Investigating the effects of perturbations to pgi and eno gene expression on central carbon metabolism in Escherichia coli using 13 C metabolic flux analysis
1 Department of Bioinformatic Engineering, Graduate School of Information Science and Technology, Osaka University, 1-5 Yamadaoka, Suita, Osaka, 565-0871, Japan
2 Quantitative Biology Center, RIKEN, 6-2-3 Furuedai, Suita, Osaka, 565-0874, Japan
3 Catalysis Science Laboratory, Mitsui Chemicals, Inc, 1900 Togo, Mobara, Chiba, 297-8666, Japan
4 Graduate School of Biological Sciences, Nara Institute of Science and Technology, 8916-5 Takayama, Ikoma, Nara, 630-0192, Japan
5 Present address: RIKEN Biomass Engineering Program, 1-7-22 Suehiro-cho, Tsurumi-ku, Yokohama, Kanagawa, 230-0045, Japan
6 Present address: Institute for Research in cities, Kyoto University, Yoshidahonmachi, Sakyo-ku, Kyoto, 606-8501, Japan
Microbial Cell Factories 2012, 11:87 doi:10.1186/1475-2859-11-87Published: 21 June 2012
It has long been recognized that analyzing the behaviour of the complex intracellular biological networks is important for breeding industrially useful microorganisms. However, because of the complexity of these biological networks, it is currently not possible to obtain all the desired microorganisms. In this study, we constructed a system for analyzing the effect of gene expression perturbations on the behavior of biological networks in Escherichia coli. Specifically, we utilized 13 C metabolic flux analysis (13 C-MFA) to analyze the effect of perturbations to the expression levels of pgi and eno genes encoding phosphoglucose isomerase and enolase, respectively on metabolic fluxes.
We constructed gene expression-controllable E. coli strains using a single-copy mini F plasmid. Using the pgi expression-controllable strain, we found that the specific growth rate correlated with the pgi expression level. 13 C-MFA of this strain revealed that the fluxes for the pentose phosphate pathway and Entner-Doudoroff pathway decreased, as the pgi expression lelvel increased. In addition, the glyoxylate shunt became active when the pgi expression level was almost zero. Moreover, the flux for the glyoxylate shunt increased when the pgi expression level decreased, but was significantly reduced in the pgi-knockout cells. Comparatively, eno expression could not be decreased compared to the parent strain, but we found that increased eno expression resulted in a decreased specific growth rate. 13 C-MFA revealed that the metabolic flux distribution was not altered by an increased eno expression level, but the overall metabolic activity of the central metabolism decreased. Furthermore, to evaluate the impact of perturbed expression of pgi and eno genes on changes in metabolic fluxes in E. coli quantitatively, metabolic sensitivity analysis was performed. As a result, the perturbed expression of pgi gene had a great impact to the metabolic flux changes in the branch point between the glycolysis and pentose phosphate pathway, isocitrate dehydrogenase reaction, anaplerotic pathways and Entner-Doudoroff pathway. In contrast, the impact of perturbed eno expression to the flux changes in E. coli metabolic network was small.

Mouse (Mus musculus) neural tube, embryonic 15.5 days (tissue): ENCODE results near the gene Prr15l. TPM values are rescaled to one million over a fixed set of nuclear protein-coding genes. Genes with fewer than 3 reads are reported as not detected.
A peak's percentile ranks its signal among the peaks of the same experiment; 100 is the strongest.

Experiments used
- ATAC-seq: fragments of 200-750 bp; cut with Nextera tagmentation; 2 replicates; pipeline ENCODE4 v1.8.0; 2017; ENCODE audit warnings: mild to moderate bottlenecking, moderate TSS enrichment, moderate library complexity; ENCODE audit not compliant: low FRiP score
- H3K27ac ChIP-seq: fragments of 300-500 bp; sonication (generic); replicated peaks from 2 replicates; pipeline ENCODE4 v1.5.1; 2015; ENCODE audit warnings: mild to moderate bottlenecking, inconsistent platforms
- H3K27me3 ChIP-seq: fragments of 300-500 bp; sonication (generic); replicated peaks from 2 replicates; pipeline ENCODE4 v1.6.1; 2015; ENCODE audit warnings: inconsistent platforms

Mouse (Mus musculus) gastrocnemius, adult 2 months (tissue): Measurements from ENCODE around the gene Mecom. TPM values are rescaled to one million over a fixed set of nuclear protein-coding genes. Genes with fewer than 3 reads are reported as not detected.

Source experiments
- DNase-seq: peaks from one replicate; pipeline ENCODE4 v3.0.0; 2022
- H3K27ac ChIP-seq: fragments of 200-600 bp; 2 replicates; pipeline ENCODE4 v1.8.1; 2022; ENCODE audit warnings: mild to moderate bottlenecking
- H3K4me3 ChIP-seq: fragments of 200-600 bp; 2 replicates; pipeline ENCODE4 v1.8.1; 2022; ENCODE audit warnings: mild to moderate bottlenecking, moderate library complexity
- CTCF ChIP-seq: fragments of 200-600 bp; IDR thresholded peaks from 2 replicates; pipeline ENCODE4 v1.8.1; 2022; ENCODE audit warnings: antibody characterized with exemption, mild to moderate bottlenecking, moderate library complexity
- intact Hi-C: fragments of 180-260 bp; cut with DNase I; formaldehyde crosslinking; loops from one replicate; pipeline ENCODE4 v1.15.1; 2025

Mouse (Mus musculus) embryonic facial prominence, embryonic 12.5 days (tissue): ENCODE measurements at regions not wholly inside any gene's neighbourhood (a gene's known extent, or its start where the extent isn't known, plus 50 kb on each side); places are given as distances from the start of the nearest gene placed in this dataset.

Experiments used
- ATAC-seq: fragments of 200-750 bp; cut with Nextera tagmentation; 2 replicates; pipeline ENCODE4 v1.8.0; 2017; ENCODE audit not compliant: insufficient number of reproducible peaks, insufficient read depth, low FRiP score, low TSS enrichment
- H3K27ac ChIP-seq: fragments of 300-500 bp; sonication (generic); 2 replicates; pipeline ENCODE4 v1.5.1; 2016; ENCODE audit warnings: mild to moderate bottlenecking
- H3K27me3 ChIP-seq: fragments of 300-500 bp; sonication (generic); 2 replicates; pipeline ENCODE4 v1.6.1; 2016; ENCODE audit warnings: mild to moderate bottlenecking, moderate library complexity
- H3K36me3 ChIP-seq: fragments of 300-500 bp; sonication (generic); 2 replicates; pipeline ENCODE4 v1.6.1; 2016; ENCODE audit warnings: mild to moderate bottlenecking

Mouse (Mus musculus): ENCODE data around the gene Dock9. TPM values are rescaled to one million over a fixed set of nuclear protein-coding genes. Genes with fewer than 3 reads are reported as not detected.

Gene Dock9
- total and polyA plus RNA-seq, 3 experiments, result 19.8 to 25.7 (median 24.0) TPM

Our results indicate that the response of metabolic fluxes to perturbation to pgi expression was different from that to eno expression; perturbations to pgi expression affect the reaction related to the Pgi protein function, the isocitrate dehydrogenase reaction, anaplerotic reactions and Entner-Doudoroff pathway. Meanwhile, eno expression seems to affect the overall metabolic activity, and the impact of perturbed eno expression on metabolic flux change is small. Using the gene expression control system reported here, it is expected that we can analyze the response and adaptation process of complex biological networks to gene expression perturbations.